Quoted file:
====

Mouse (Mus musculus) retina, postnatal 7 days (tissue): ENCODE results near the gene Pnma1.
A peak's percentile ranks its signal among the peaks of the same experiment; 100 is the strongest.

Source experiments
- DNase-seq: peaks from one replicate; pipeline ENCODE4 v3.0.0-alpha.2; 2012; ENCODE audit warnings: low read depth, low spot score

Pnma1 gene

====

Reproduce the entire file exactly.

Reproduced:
Mouse (Mus musculus) retina, postnatal 7 days (tissue): ENCODE results near the gene Pnma1.
A peak's percentile ranks its signal among the peaks of the same experiment; 100 is the strongest.

Source experiments
- DNase-seq: peaks from one replicate; pipeline ENCODE4 v3.0.0-alpha.2; 2012; ENCODE audit warnings: low read depth, low spot score

Pnma1 gene